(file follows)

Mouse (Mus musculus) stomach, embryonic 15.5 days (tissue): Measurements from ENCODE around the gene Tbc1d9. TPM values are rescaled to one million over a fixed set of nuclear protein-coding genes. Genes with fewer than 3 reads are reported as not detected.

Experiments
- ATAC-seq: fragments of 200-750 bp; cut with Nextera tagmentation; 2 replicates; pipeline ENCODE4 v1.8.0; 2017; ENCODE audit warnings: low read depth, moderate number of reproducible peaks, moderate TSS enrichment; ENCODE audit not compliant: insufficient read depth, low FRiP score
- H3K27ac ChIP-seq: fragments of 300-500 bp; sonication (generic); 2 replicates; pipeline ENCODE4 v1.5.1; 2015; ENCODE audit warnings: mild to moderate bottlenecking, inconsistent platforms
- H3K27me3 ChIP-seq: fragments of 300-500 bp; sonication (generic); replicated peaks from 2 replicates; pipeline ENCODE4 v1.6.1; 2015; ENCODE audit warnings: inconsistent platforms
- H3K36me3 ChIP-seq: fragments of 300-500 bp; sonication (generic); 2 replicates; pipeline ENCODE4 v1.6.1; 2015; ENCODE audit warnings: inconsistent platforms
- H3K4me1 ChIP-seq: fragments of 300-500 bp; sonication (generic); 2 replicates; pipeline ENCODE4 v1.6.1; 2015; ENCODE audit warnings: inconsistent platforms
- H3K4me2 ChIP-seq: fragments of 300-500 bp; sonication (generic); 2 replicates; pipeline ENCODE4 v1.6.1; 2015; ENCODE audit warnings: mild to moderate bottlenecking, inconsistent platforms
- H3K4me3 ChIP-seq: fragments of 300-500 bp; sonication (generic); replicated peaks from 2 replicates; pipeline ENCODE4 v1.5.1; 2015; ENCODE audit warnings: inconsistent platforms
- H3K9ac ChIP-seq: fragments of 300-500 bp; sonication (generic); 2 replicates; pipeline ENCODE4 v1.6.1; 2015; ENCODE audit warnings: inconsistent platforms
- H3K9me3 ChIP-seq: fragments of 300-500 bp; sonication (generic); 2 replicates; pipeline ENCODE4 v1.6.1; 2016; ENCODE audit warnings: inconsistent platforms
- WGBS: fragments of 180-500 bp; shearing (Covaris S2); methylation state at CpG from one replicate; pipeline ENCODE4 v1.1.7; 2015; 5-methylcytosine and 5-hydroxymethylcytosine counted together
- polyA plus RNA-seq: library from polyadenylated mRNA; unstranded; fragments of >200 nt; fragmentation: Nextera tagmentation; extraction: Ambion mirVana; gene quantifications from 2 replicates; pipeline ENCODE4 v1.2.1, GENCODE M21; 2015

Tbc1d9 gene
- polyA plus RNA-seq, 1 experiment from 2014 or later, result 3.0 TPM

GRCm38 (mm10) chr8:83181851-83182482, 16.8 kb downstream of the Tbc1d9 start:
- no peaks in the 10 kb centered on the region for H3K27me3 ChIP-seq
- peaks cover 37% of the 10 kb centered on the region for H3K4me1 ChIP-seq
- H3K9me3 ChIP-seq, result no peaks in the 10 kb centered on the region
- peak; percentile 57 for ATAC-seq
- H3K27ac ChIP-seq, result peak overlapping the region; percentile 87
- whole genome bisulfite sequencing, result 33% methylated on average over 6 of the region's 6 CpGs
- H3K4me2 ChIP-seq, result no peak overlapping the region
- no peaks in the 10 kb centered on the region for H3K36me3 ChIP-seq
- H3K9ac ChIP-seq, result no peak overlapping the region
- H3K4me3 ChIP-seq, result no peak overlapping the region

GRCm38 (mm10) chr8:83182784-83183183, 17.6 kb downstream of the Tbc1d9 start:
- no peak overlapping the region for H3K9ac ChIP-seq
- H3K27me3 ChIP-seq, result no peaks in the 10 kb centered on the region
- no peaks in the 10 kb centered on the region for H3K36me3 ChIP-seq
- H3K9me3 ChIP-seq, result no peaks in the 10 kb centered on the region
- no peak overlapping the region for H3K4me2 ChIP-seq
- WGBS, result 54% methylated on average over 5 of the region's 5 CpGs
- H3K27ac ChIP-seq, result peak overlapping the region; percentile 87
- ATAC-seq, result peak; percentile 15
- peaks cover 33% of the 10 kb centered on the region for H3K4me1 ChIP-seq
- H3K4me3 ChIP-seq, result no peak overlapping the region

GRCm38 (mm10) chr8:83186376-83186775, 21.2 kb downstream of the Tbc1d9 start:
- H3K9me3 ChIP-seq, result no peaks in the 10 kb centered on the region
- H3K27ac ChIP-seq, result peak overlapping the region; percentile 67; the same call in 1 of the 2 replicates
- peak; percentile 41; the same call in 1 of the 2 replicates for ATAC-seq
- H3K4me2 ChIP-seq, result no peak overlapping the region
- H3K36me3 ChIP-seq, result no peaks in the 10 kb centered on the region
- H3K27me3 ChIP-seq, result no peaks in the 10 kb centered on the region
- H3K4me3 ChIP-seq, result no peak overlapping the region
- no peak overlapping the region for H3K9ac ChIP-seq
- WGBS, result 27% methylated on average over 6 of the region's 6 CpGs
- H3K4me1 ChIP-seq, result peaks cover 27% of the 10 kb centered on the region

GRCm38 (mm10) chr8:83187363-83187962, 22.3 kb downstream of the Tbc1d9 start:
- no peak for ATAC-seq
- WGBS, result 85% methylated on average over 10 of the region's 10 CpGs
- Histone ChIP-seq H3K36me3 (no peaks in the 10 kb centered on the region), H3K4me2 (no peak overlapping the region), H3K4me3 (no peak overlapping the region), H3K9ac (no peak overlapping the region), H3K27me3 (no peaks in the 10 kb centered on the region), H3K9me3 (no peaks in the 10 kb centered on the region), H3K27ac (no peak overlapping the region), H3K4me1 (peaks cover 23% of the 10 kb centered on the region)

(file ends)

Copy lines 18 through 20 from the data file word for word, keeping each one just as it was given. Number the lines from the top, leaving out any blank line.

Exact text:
- peaks cover 37% of the 10 kb centered on the region for H3K4me1 ChIP-seq
- H3K9me3 ChIP-seq, result no peaks in the 10 kb centered on the region
- peak; percentile 57 for ATAC-seq